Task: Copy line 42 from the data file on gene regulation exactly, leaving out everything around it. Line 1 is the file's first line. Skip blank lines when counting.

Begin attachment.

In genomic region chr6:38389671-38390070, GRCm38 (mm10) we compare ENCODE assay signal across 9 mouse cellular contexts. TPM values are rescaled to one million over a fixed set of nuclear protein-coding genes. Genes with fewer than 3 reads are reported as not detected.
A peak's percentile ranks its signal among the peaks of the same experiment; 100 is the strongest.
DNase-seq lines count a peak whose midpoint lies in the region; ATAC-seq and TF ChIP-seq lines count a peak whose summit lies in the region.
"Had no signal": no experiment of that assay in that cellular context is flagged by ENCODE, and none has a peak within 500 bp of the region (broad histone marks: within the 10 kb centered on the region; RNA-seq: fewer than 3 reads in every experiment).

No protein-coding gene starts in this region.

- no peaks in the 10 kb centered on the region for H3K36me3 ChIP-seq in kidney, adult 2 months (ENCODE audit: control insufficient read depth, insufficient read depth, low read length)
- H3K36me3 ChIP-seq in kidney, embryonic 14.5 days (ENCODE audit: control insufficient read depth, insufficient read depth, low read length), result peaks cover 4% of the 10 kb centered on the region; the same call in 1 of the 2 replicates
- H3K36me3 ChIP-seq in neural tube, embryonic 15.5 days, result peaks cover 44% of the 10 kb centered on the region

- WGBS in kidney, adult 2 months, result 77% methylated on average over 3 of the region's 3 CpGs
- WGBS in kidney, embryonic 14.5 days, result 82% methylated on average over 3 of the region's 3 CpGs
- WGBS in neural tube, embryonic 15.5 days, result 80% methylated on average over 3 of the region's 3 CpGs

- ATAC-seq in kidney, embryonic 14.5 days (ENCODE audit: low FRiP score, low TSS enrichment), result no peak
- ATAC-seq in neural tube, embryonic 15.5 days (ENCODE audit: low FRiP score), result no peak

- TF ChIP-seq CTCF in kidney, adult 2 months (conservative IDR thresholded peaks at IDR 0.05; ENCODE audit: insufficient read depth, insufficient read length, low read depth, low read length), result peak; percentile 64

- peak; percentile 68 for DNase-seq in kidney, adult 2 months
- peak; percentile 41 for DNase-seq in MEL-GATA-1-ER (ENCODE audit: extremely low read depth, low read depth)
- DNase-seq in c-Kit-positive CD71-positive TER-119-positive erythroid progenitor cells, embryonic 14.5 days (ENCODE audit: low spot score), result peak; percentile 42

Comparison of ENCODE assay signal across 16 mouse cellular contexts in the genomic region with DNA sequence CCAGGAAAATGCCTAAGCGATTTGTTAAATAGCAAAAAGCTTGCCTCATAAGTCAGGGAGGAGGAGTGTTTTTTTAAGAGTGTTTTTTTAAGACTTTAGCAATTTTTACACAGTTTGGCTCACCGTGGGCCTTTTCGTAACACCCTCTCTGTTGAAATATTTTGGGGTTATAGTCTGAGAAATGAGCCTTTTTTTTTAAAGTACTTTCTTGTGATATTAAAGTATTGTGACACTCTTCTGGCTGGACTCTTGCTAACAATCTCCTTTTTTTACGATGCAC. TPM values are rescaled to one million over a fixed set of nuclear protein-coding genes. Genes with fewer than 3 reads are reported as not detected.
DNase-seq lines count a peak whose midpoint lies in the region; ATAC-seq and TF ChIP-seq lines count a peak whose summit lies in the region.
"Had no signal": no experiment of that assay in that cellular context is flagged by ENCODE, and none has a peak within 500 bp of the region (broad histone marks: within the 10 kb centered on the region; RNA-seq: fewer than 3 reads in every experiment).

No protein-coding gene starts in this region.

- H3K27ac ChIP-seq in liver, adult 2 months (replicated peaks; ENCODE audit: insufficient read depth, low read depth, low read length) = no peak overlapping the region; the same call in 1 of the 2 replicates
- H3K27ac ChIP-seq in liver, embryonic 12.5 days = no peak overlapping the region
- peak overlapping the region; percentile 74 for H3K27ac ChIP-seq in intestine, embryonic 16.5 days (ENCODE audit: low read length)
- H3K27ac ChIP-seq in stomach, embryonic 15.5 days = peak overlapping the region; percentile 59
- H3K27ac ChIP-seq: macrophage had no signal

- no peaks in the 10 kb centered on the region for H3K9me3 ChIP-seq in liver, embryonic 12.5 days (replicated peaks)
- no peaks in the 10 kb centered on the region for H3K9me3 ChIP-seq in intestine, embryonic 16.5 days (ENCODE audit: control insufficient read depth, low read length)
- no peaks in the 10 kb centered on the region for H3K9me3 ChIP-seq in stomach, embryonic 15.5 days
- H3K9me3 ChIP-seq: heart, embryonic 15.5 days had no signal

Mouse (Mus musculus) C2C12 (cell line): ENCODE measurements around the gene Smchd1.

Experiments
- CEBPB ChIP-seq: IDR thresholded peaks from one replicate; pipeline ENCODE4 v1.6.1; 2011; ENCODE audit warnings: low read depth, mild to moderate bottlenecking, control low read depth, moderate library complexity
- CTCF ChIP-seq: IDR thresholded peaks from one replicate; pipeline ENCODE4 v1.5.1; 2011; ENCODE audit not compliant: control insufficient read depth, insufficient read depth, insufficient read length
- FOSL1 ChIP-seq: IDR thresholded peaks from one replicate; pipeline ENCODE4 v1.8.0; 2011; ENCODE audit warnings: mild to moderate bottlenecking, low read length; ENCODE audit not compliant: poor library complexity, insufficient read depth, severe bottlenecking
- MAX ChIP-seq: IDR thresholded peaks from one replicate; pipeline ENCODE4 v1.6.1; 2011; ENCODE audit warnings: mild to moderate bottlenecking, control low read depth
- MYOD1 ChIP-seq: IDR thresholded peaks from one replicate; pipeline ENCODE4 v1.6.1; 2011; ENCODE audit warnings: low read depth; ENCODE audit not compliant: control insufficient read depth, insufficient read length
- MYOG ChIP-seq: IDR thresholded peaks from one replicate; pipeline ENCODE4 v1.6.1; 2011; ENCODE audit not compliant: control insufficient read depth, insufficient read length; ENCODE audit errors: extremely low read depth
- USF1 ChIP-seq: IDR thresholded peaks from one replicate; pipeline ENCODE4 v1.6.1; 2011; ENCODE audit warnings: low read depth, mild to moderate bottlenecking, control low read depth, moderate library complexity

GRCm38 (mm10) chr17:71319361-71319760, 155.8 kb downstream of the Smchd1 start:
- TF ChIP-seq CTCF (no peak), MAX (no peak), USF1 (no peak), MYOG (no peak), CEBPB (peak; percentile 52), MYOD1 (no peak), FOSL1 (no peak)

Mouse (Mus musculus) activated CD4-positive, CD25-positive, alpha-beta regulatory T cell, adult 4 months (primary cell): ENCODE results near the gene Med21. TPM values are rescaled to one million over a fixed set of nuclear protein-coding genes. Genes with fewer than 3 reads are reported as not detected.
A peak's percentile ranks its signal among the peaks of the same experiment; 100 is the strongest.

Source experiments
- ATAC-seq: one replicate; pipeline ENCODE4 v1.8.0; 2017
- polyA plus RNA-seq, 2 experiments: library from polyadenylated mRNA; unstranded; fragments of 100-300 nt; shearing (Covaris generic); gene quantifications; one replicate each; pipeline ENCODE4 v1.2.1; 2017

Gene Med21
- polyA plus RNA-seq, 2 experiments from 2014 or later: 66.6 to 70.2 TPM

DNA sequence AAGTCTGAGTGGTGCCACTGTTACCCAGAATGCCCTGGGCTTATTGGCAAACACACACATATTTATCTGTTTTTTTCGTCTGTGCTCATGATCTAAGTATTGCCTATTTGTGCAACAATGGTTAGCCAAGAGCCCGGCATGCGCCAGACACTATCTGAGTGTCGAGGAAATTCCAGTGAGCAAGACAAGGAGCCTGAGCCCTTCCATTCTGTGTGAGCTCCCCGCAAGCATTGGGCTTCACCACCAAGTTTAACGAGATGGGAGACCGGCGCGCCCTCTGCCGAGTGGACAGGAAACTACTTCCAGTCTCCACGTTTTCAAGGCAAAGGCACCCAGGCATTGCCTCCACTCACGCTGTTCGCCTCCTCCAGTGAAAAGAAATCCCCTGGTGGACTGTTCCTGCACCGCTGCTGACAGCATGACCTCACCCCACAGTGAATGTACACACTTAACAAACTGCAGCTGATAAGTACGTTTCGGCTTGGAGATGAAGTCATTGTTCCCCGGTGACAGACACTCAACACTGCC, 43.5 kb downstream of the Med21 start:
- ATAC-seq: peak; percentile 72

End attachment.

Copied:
Mouse (Mus musculus) activated CD4-positive, CD25-positive, alpha-beta regulatory T cell, adult 4 months (primary cell): ENCODE results near the gene Med21. TPM values are rescaled to one million over a fixed set of nuclear protein-coding genes. Genes with fewer than 3 reads are reported as not detected.